, Funerary spirit figure [kut] Enlarge 1 /1
Gia Rai, Bana or Radé people Funerary spirit figure [kut] late 19th-early 20th century Place made: central Vietnam, Vietnam
Materials & Technique: sculptures, teak
Dimensions: 84.0 h x 22.0 w x 20.0 d cm
Acknowledgement: Purchased 2005
Accession No: NGA 2005.355

This stylised image was made for a burial site of one of the smaller cultural groups of the central and northern highlands of Vietnam, probably the Gia Rai people. It is carved from teak and depicts a bird, possibly a peacock, perched on a pair of horns or tusks. For the animist Gia Rai people, funeral rites are particularly important in order to ensure the soul’s safe passage to the next world, to join the ranks of the deified spirits of ancestors.

Traditionally, an elaborate ceremony is performed approximately a year after a death. The ritual involves the construction of a large house-like tomb structure of wood and basketry. Located in the village of the dead, which is physically separate from the village of the living, these grave houses are marked by sculptures of human figures, birds and animals. The Gia Rai create figurative sculpture only for these secondary funeral rites. Representing animal spirits and providing a symbolic link with the heavenly realm of the ancestral spirits, bird sculptures are prominent at Gia Rai burial sites.
To allow both the living and the dead to move on, the graves are ritually abandoned after the ceremony and the images around them left to disintegrate.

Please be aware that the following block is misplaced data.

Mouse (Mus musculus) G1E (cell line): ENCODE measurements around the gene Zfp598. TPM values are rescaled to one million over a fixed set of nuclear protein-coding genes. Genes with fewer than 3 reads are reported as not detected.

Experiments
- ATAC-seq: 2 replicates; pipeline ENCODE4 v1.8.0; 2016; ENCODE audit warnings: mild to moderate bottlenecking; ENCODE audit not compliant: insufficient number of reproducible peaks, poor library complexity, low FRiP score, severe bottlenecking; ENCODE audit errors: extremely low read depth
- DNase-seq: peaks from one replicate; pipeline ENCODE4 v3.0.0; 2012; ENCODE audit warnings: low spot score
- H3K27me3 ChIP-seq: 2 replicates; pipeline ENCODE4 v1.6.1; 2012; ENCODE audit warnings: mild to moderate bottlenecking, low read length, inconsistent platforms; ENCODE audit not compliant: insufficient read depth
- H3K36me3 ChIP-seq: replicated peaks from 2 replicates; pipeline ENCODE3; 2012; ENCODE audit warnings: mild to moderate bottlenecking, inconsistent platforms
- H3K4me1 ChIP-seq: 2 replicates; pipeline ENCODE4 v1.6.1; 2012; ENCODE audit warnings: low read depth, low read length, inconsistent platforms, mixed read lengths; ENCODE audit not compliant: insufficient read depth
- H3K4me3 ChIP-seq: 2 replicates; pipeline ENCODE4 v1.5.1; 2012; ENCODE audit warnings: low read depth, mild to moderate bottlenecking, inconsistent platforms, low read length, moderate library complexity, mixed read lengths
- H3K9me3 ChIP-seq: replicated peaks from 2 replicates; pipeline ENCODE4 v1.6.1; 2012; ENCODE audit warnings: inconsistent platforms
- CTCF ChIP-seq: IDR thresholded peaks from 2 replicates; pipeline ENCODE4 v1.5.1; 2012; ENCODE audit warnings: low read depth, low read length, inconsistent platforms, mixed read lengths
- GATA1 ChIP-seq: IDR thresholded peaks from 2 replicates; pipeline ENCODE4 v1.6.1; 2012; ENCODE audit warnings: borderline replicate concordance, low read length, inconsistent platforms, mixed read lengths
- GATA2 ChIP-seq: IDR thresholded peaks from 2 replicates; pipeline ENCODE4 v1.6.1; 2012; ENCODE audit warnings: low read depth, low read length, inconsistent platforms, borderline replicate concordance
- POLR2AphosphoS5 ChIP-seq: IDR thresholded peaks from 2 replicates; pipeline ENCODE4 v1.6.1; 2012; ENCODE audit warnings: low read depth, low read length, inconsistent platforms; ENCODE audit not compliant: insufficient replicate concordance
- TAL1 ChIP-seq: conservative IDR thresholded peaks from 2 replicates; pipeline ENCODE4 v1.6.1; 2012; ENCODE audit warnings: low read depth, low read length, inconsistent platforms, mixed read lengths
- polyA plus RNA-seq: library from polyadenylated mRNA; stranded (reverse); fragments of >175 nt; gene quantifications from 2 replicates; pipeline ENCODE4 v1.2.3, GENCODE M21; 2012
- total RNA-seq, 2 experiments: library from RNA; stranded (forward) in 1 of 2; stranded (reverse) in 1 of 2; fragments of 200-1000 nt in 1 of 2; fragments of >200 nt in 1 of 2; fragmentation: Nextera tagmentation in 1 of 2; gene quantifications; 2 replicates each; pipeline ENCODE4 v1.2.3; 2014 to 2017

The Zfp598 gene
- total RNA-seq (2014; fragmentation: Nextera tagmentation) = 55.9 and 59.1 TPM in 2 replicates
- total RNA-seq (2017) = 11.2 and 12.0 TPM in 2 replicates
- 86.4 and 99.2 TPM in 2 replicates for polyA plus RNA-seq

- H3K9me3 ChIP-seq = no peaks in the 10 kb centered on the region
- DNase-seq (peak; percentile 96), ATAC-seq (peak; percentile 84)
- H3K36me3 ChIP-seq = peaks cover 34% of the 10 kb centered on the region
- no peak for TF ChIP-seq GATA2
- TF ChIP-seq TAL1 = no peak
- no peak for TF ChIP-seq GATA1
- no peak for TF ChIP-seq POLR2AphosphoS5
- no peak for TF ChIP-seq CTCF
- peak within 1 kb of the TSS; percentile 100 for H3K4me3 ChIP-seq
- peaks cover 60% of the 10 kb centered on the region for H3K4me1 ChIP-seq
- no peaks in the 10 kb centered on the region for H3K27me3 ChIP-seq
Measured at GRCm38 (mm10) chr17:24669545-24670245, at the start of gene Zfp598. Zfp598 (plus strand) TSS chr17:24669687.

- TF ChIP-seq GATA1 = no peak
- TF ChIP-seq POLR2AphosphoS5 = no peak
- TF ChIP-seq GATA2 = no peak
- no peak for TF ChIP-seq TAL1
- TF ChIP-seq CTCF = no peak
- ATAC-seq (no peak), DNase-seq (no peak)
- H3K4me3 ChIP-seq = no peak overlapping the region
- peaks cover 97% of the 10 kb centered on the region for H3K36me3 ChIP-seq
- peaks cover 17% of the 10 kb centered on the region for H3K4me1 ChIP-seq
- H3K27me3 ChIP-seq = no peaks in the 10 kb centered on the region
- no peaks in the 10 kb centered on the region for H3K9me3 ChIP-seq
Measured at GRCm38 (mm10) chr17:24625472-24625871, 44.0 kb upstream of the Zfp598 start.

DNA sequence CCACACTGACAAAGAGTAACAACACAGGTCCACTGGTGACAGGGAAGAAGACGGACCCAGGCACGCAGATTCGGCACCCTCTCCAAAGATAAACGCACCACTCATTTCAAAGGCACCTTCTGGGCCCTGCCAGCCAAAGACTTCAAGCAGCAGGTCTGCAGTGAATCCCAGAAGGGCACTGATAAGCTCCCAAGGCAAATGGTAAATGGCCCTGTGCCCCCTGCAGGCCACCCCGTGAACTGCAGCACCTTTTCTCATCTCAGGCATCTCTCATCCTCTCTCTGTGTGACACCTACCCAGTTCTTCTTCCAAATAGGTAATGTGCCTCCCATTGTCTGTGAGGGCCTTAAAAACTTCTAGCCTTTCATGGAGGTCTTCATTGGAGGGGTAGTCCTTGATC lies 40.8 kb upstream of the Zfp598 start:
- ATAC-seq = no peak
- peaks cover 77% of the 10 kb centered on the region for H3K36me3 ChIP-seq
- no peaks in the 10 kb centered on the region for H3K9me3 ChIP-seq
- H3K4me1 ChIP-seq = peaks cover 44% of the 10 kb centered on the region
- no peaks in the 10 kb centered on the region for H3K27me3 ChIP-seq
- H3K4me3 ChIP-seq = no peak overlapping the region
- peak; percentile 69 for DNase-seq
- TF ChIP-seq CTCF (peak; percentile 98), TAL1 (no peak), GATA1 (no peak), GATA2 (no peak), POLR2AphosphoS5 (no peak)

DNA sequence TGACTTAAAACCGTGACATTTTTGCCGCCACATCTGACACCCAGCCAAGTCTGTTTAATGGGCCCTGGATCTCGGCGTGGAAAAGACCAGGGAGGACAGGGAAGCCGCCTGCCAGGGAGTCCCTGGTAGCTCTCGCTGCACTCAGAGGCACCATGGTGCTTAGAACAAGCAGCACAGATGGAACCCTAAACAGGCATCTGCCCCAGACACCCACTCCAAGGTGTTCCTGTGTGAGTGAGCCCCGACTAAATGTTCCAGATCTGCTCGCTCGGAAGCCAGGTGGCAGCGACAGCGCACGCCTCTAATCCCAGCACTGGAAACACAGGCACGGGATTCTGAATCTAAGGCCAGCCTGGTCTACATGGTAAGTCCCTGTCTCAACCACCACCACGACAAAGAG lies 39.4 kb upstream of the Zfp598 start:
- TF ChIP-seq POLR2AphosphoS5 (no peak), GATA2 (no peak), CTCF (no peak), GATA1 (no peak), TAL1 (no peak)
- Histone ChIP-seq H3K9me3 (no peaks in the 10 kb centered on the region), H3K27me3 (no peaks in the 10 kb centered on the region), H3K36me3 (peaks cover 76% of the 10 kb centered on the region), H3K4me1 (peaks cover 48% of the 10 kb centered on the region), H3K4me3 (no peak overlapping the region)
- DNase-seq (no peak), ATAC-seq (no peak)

Text © National Gallery of Australia, Canberra 2010
From: Ron Radford (ed), Collection highlights: National Gallery of Australia, National Gallery of Australia, Canberra, 2008

This stylised image was made for a burial site of one of the smaller cultural groups of the central and northern highlands of Vietnam, probably the Gia Rai (or Jorai) people. It is carved from teak and depicts a bird, possibly a peacock, perched on a pair of horns or tusks. For the animist Gia Rai people, funeral rites are particularly important in order to ensure the soul’s safe passage to the next world, to join the ranks of the deified spirits of ancestors.

Traditionally, an elaborate ceremony is performed approximately a year after a death. The ritual involves the construction of a large house-like tomb structure of wood and basketry. Located in the village of the dead, which is physically separate from the village of the living, these grave houses are marked by sculptures of human figures, birds and animals. The Gia Rai create figurative sculpture only for secondary funeral rites. Representing animal spirits and providing a symbolic link with the heavenly realm of the ancestral spirits, bird sculptures are prominent at Gia Rai burial sites.

To allow both the living and the dead to move on, the graves are ritually abandoned after the ceremony and the images around them left to disintegrate.


Text © National Gallery of Australia, Canberra 2014
From: Collection highlights: National Gallery of Australia, National Gallery of Australia, Canberra, 2014